So much for easing Tony Romo's burden

IRVING, Texas -- The Dallas Cowboys talk about wanting to ease the burden on quarterback Tony Romo, but everything that has happened since he signed his $108 million contract extension in the offseason has seemed to only add to the burden.

He’s more involved in the game planning than ever before. He’s with the coaches going over the opposing defenses. On the field he has the ability to get the Cowboys into a hurry-up mode in which he is calling the plays.

Does Romo want the burden eased off of him?

“I guess the essence of that question goes back to balance and you just want to make sure that we’re more balanced so nobody feels that they’re under pressure,” coach Jason Garrett said Monday. “It’s the same thing if you ran the ball all the time. There’s a tremendous amount of pressure on your offensive linemen and your runner if nine guys are on the line of scrimmage and you face unfavorable boxes all the time, so the balance part of that eases the burden of your offensive or defensive unit and throughout your football team.”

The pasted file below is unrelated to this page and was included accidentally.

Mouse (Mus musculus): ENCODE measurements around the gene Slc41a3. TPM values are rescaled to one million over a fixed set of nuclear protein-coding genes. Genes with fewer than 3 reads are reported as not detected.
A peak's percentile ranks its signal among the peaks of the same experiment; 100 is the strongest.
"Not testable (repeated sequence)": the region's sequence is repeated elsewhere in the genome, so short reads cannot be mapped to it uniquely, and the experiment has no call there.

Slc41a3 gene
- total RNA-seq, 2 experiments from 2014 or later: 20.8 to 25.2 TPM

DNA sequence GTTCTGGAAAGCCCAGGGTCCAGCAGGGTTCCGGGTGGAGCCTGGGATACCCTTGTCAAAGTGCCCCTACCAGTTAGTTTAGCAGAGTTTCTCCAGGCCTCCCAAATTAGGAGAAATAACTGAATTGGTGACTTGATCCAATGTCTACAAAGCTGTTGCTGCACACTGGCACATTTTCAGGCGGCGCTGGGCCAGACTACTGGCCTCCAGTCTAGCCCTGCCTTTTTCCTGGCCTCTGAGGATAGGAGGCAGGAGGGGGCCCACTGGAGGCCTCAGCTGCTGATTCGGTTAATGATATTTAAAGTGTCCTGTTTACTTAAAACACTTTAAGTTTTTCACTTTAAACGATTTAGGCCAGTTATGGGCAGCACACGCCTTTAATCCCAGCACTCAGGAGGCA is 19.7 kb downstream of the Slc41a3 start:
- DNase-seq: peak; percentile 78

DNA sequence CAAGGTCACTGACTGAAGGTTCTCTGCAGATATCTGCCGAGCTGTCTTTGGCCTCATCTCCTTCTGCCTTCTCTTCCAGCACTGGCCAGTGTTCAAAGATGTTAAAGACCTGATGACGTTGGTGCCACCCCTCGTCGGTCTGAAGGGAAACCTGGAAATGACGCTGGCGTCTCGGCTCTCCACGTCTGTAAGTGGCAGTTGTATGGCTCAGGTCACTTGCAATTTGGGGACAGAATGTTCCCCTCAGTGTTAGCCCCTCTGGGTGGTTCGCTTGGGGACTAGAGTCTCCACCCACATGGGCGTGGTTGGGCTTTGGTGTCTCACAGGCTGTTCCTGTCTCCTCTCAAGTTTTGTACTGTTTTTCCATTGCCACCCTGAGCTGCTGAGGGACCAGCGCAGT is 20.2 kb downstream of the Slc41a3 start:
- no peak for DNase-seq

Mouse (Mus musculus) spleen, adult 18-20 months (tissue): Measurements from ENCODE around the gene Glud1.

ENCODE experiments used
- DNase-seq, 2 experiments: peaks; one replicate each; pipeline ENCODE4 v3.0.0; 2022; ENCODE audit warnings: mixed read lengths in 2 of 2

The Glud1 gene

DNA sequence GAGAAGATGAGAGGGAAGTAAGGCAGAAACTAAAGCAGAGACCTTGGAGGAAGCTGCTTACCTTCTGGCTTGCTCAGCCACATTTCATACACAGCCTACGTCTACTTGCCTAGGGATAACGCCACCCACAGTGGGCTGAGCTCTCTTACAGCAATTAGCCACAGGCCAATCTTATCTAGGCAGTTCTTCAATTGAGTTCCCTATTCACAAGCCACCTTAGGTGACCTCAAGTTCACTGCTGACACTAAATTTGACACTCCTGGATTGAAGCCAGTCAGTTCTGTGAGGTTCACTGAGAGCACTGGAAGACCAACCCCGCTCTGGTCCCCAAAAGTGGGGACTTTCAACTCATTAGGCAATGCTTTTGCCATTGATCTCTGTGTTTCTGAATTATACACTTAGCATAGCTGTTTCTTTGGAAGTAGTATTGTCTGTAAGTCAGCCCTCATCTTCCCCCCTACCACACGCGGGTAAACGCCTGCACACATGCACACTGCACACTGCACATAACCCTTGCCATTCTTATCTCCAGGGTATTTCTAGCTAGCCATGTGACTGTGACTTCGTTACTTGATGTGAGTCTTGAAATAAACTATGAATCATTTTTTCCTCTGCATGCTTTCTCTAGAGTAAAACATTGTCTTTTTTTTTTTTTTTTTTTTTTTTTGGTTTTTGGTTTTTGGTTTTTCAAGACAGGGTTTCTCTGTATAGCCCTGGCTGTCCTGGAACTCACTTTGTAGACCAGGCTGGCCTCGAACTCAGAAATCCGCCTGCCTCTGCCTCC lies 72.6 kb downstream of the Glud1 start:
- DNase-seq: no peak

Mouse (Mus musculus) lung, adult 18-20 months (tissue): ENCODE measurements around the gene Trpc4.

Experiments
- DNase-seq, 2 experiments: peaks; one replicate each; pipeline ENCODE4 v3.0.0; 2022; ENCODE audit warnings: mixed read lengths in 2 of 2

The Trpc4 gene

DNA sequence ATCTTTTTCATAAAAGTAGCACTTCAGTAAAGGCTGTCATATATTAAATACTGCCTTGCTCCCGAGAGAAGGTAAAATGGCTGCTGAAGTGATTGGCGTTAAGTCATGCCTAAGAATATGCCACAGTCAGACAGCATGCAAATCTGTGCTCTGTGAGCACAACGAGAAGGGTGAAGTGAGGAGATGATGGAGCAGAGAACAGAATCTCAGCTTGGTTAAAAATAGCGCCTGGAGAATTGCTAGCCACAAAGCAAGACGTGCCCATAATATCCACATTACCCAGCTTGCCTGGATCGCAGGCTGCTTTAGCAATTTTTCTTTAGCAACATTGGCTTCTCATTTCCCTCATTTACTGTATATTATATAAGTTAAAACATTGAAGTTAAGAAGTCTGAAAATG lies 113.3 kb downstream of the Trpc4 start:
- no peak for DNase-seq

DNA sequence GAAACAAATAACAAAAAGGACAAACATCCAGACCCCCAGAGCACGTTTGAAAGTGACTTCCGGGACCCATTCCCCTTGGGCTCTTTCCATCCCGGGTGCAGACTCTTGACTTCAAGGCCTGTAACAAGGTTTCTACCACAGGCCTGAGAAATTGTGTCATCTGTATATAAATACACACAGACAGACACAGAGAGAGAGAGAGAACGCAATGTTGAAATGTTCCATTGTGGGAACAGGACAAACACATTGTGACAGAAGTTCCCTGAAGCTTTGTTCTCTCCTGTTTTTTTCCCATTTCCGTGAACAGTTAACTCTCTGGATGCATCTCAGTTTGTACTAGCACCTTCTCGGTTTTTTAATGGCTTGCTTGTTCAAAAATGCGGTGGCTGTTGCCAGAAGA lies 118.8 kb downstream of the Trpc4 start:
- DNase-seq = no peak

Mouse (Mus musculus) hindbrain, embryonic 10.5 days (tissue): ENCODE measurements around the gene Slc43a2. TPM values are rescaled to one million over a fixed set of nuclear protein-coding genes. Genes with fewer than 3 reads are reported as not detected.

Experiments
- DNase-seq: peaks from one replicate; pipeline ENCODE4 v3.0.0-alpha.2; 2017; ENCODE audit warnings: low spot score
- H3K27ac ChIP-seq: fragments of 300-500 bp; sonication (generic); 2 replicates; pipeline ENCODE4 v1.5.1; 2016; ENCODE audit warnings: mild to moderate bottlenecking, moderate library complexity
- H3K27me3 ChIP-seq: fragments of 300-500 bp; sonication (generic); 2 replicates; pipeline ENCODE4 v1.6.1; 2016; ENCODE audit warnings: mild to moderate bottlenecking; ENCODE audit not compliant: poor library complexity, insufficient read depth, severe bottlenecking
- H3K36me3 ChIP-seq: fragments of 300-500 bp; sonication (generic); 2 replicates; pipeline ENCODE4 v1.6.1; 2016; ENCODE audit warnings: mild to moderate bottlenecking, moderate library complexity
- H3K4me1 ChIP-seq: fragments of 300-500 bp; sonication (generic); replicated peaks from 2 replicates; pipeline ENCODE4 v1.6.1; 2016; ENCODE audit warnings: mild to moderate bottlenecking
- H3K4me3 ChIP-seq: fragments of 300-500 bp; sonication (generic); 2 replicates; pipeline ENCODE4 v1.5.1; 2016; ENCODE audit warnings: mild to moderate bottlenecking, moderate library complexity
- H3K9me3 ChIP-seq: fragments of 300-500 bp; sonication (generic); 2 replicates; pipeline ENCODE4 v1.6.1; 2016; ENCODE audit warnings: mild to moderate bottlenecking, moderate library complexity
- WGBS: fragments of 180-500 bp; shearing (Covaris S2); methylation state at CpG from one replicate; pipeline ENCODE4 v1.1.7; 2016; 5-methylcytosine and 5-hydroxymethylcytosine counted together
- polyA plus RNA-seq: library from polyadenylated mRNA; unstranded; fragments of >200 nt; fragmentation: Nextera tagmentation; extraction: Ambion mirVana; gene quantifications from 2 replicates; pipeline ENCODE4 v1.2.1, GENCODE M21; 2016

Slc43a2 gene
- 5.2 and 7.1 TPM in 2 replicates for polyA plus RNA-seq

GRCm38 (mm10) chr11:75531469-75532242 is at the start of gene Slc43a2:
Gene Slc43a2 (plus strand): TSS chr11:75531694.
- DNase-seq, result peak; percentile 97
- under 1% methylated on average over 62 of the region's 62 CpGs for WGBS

Technically the Cowboys have run the ball 39 times in two games for 124 yards, but that includes two kneel-downs by Romo, two scrambles by the quarterback and a lateral to receiver Terrance Williams on what was supposed to be a screen pass in the third quarter of Sunday’s 17-16 loss to the Kansas City Chiefs.

So really, they’ve ran it 34 times in two games with minimal success.

“More than anything we need to run it a little better if we want to run it more,” Romo said after the Chiefs loss. “We need to get it going a little bit.”

With all of this say in the offense, do you think Romo might believe more in his ability to get the job done with his right arm when the running game struggles like it has? That only increases the burden.

When asked if he reminded offensive coordinator/offensive line coach Bill Callahan to run the ball Sunday, Garrett said, “We as coaches communicate those kinds of things all the time about what we want to do and how we want to attack them.”

Was the message passed on to Romo? Garrett mentioned “balance,” as often as he could during Monday’s news conference. Sometimes it came on back-to-back sentences.

“If you run the no-huddle you can still run the football,” Garrett said. “We have to make sure we do that. We’ll evaluate whether or not we think it’s a good idea each week when we play.”